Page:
Biology and Social Responsibility

Article excerpt


My starting point is a familiar, simple one: the natural sciences are simultaneously products of social forces and of individual scientists' curiosity awakened and channeled by these forces. Both of these facets must be kept in mind in analyzing the history of science and in planning for its future. In this paper I will explore this dual nature of science, at a general philosophical level and in the specific instance of modern biology, which in the past forty years, has seen a series of striking successes, with U.S. science playing a dominant role. Basic discoveries about the structure and function of genes, the immune system, brain function, biochemistry, etc., have provided both a new understanding of living systems and new abilities to manipulate them. The concrete results include new medical therapies, enhanced agricultural production, prenatal diagnosis of genetic diseases, and industrial uses of "engineered" bacteria and other microorganisms.

Does Science Serve by Serving Itself?

"Classical" viewpoints. Practicing researchers in "basic" natural science--the study of nature without an immediate practical goal--like to think of themselves as an autonomous intellectual community following agendas set by the internal history of science and adhering to principles of pluralism, openness, and competition, which are thought to assure "objectivity." For instance, scientists expect that important findings will be made public in sufficient detail to permit others to evaluate and reproduce them. While the influence of government or corporate funding agencies is recognized, these influences are rarely felt as intolerably coercive. Moreover, in the recent history of many of the basic natural sciences in the United States, the scientific community itself has had considerable control over funding priorities, and funds have been sufficiently plentiful for a broad range of ideas to have had a chance of gaining support.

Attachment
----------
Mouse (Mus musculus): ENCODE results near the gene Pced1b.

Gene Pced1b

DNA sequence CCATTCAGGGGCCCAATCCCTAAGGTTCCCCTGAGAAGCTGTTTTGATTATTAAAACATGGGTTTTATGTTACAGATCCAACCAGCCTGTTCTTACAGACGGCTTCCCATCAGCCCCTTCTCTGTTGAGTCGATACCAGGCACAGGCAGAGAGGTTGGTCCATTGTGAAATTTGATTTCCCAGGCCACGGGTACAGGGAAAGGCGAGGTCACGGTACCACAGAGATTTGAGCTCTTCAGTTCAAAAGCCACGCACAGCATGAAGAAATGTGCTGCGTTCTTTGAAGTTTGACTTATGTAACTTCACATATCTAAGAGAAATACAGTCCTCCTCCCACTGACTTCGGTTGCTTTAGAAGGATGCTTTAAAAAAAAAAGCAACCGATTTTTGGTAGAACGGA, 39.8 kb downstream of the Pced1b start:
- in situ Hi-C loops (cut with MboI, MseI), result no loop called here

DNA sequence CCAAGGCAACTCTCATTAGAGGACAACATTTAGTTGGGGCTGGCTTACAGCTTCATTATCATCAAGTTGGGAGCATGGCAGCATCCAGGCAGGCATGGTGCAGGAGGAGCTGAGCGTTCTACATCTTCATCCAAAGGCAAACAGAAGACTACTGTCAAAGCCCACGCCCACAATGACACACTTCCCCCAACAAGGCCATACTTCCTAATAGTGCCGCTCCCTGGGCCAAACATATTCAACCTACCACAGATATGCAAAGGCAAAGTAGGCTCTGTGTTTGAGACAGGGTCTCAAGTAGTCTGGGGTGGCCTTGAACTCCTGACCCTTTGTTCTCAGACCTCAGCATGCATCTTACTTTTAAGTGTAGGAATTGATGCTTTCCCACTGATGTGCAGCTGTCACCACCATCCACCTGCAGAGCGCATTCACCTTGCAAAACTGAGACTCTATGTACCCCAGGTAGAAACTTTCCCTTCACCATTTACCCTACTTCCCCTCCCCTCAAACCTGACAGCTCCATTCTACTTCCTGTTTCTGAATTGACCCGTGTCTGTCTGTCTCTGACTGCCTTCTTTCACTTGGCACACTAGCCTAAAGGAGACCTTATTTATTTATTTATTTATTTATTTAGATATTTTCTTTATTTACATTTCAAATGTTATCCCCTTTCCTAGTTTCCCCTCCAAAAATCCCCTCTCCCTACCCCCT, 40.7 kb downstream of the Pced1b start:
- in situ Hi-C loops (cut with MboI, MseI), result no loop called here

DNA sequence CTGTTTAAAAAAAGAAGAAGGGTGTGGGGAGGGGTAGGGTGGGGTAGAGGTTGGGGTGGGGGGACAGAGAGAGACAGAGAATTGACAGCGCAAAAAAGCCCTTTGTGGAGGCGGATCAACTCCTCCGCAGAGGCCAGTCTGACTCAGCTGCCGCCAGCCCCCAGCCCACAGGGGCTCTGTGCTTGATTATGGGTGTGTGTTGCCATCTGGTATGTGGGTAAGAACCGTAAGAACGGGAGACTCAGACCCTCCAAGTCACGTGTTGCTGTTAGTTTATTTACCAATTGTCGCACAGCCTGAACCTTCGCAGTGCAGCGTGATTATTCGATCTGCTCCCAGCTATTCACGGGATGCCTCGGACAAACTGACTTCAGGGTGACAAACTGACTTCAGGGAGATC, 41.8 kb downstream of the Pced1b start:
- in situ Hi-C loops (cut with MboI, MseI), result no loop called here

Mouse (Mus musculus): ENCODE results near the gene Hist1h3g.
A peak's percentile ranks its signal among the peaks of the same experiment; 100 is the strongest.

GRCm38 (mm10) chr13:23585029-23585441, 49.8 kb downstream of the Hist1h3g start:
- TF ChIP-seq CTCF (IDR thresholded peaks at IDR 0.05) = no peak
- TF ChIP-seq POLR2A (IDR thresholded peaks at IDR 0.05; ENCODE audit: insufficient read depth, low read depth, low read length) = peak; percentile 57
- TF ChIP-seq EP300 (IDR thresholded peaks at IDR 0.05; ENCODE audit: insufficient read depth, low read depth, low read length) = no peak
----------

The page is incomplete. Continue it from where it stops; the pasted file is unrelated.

Radical critiques. In contrast, the "radical science" movement, and many Marxists, emphasize that the pose of scientists as an autonomous group producing objective "knowledge" is illusory. The mirage of autonomy derives, the critics assert, from the congruence of the career interests of scientists and the economic interests of dominant social sectors. The institutional frameworks of science--academia, engineering firms, drug companies, etc.--involve class, race, and gender hierarchies of scientific workers. Only those near the top of these hierarchies can even claim to function autonomously.

The modern natural sciences are seen as creations of capitalism, representing particular modes of organizing efforts to understand nature better so as to exploit it better. Scientific knowledge is strongly colored by its production in a system that serves the needs of ruling social strata. Where science has immediate social implications, as in controversies over race and IQ, "objectivity" is felt to mask assumptions that orient research outcomes in favor of the status quo. But even at more subtle levels, science is believed by radical critics to be skewed. Tastes and thought patterns originating in scientists' social experience determine which problems they choose to study, and mark their products with many signs of the times. For instance, Stephen Jay Gould and others have argued that the emphases in evolutionary theory, as formulated during Darwin's time, owed much to Malthusian prejudices and economic liberalism. This led early Darwinians to focus too heavily on the individual's competition with other individuals, and to see evolution as orderly, steady, gradual improvement, rather than the more discontinuous, chaotic reality that actually prevails. Similarly, Marxists have argued that "dialectical" mind-sets would better deal with the dynamics in fields such as ecology, nervous function, and evolution, where hierarchical and reductionist viewpoints are currently overused. …


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